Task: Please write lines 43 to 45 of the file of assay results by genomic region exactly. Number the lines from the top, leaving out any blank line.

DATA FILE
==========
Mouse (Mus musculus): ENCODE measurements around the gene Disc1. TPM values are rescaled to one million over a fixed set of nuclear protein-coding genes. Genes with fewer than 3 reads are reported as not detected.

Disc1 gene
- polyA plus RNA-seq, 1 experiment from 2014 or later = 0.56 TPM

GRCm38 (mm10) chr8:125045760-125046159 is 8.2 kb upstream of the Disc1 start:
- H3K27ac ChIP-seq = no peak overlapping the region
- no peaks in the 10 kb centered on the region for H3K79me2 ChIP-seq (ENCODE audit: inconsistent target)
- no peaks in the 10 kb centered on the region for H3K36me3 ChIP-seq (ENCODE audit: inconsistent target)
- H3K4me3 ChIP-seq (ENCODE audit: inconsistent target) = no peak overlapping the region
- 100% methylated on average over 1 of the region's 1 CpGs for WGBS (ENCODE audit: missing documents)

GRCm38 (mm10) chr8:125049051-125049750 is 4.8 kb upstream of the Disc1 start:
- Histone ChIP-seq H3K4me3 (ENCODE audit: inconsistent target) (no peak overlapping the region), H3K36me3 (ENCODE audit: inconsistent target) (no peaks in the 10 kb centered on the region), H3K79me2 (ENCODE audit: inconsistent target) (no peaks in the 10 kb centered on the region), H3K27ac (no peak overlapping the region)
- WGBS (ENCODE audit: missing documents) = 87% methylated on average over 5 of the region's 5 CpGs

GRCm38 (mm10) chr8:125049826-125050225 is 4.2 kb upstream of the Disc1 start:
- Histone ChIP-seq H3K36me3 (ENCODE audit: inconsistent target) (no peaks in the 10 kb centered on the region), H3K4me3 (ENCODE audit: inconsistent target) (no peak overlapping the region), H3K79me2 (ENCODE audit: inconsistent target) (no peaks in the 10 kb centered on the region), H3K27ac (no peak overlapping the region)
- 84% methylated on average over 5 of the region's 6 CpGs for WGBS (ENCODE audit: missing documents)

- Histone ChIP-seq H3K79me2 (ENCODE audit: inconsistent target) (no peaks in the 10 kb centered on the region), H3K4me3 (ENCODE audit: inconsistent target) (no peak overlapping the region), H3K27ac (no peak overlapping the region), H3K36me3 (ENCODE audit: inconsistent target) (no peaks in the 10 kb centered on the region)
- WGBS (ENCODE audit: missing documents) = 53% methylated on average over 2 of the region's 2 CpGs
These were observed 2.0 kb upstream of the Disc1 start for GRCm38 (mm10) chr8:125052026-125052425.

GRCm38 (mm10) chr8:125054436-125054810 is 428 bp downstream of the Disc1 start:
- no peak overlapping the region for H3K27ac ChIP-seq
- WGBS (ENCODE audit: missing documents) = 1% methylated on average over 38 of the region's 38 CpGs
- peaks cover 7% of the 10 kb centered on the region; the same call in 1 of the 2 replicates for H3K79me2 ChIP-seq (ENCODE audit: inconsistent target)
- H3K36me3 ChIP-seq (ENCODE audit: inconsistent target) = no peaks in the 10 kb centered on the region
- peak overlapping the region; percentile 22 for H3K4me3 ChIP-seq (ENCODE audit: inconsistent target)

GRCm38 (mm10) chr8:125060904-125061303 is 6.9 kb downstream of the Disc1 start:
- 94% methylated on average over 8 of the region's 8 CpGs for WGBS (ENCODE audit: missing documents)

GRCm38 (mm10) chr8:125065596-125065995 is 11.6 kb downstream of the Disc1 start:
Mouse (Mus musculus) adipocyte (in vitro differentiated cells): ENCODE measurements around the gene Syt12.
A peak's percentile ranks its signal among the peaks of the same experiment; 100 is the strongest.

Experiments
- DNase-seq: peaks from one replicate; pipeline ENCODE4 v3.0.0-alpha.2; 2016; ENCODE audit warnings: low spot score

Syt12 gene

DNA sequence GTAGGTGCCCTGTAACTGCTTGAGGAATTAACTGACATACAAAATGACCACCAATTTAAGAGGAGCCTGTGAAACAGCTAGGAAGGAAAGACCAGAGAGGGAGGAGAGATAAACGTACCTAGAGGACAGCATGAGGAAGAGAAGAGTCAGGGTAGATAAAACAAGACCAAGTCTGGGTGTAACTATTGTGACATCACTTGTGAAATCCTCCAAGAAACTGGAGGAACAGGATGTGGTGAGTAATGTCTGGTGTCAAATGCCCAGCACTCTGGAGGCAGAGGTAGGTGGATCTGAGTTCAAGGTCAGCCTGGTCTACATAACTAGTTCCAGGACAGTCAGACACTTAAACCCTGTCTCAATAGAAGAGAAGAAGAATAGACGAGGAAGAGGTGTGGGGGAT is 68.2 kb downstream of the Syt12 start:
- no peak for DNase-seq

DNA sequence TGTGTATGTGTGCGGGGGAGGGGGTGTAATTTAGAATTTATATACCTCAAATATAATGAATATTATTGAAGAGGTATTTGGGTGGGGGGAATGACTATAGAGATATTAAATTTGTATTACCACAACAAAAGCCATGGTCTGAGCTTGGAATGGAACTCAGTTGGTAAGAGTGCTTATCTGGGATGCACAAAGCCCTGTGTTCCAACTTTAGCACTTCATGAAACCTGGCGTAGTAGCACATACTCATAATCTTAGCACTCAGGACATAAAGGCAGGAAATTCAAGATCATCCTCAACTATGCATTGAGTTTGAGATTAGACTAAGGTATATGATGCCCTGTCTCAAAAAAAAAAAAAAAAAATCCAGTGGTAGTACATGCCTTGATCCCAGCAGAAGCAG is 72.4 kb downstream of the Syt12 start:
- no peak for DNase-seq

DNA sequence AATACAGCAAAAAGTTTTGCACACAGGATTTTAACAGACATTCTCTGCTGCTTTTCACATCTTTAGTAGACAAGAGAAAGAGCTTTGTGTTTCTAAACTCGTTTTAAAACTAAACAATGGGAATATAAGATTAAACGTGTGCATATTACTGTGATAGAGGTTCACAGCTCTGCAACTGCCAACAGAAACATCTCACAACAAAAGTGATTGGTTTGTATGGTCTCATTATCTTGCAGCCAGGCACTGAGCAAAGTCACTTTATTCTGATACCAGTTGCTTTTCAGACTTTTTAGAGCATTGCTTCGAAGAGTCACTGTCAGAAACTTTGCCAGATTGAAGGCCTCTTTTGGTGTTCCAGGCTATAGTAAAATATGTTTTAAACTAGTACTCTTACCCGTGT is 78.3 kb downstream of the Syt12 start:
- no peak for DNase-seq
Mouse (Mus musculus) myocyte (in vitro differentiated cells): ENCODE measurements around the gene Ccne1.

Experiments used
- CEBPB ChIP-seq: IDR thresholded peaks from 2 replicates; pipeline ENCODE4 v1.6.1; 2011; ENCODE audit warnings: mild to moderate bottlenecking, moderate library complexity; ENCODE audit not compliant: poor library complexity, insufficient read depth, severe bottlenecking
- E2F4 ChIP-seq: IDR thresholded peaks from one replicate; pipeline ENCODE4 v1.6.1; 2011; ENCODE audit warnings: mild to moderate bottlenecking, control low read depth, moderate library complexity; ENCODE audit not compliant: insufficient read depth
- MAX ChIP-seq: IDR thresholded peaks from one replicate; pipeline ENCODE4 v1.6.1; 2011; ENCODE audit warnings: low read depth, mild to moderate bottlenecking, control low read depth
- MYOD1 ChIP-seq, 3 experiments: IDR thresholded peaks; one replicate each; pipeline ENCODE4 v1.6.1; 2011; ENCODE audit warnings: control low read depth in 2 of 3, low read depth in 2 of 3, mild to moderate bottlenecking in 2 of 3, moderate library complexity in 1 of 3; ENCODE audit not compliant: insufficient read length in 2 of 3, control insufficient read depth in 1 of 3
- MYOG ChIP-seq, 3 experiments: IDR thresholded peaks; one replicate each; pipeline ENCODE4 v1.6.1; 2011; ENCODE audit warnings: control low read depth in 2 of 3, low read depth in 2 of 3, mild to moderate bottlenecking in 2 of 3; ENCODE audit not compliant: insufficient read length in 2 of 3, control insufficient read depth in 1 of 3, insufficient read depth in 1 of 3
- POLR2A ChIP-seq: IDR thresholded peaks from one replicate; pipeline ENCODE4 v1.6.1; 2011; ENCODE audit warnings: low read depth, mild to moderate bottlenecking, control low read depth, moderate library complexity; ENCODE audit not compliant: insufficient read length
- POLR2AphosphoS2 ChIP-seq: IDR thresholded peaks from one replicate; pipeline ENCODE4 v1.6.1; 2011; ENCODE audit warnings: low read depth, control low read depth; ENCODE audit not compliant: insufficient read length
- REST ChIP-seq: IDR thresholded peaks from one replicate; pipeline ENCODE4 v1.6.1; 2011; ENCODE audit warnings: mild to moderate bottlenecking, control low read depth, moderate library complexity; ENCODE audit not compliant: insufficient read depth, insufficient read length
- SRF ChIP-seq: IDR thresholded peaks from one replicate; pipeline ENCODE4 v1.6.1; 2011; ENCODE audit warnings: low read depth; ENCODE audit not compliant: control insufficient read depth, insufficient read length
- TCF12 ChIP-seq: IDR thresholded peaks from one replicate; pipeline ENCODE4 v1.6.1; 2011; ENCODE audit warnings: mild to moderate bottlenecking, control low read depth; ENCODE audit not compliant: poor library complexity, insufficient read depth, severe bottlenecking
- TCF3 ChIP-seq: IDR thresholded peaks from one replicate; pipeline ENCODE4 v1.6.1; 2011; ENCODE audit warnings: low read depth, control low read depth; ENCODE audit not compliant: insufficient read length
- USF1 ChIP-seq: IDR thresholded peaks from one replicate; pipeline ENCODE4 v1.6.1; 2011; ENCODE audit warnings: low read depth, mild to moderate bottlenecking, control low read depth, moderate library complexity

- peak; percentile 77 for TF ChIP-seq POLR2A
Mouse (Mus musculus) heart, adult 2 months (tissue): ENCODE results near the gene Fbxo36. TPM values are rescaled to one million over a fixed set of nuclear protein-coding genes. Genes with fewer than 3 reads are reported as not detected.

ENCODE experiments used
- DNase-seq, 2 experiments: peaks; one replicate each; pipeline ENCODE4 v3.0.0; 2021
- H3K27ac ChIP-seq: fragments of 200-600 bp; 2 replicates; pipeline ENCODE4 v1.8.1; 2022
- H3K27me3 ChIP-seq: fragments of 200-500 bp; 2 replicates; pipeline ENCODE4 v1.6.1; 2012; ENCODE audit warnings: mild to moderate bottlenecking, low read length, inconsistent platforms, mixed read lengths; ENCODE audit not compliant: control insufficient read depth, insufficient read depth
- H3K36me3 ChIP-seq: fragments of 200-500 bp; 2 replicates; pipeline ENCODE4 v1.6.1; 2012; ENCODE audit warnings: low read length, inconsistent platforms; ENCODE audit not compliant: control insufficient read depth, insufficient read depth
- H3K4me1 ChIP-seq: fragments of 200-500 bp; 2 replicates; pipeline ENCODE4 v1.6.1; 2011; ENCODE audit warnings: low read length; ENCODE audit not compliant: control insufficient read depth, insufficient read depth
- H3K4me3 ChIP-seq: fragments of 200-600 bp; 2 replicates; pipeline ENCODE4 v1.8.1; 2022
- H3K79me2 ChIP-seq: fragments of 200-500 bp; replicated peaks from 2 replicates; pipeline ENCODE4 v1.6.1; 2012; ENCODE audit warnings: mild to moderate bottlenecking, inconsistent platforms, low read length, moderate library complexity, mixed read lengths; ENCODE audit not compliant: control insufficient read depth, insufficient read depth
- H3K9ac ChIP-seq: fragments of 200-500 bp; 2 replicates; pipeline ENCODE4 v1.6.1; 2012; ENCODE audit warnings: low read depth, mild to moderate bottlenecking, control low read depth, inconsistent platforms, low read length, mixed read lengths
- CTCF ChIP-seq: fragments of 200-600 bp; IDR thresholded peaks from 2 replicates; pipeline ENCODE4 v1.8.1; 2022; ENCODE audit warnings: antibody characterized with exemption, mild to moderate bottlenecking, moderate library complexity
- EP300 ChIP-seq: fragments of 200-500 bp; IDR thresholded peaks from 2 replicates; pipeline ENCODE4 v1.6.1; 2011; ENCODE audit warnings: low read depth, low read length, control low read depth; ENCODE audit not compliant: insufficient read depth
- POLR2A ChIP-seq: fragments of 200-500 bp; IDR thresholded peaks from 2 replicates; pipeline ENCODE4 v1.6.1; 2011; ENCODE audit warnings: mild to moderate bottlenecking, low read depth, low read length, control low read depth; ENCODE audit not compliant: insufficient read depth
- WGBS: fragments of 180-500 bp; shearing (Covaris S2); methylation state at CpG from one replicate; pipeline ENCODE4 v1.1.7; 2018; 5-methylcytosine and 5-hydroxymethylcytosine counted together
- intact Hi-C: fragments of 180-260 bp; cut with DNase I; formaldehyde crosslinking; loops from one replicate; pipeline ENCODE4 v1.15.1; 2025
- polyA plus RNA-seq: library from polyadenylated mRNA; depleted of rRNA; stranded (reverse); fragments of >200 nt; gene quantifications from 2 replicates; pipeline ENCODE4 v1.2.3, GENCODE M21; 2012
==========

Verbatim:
- MAX ChIP-seq: IDR thresholded peaks from one replicate; pipeline ENCODE4 v1.6.1; 2011; ENCODE audit warnings: low read depth, mild to moderate bottlenecking, control low read depth
- MYOD1 ChIP-seq, 3 experiments: IDR thresholded peaks; one replicate each; pipeline ENCODE4 v1.6.1; 2011; ENCODE audit warnings: control low read depth in 2 of 3, low read depth in 2 of 3, mild to moderate bottlenecking in 2 of 3, moderate library complexity in 1 of 3; ENCODE audit not compliant: insufficient read length in 2 of 3, control insufficient read depth in 1 of 3
- MYOG ChIP-seq, 3 experiments: IDR thresholded peaks; one replicate each; pipeline ENCODE4 v1.6.1; 2011; ENCODE audit warnings: control low read depth in 2 of 3, low read depth in 2 of 3, mild to moderate bottlenecking in 2 of 3; ENCODE audit not compliant: insufficient read length in 2 of 3, control insufficient read depth in 1 of 3, insufficient read depth in 1 of 3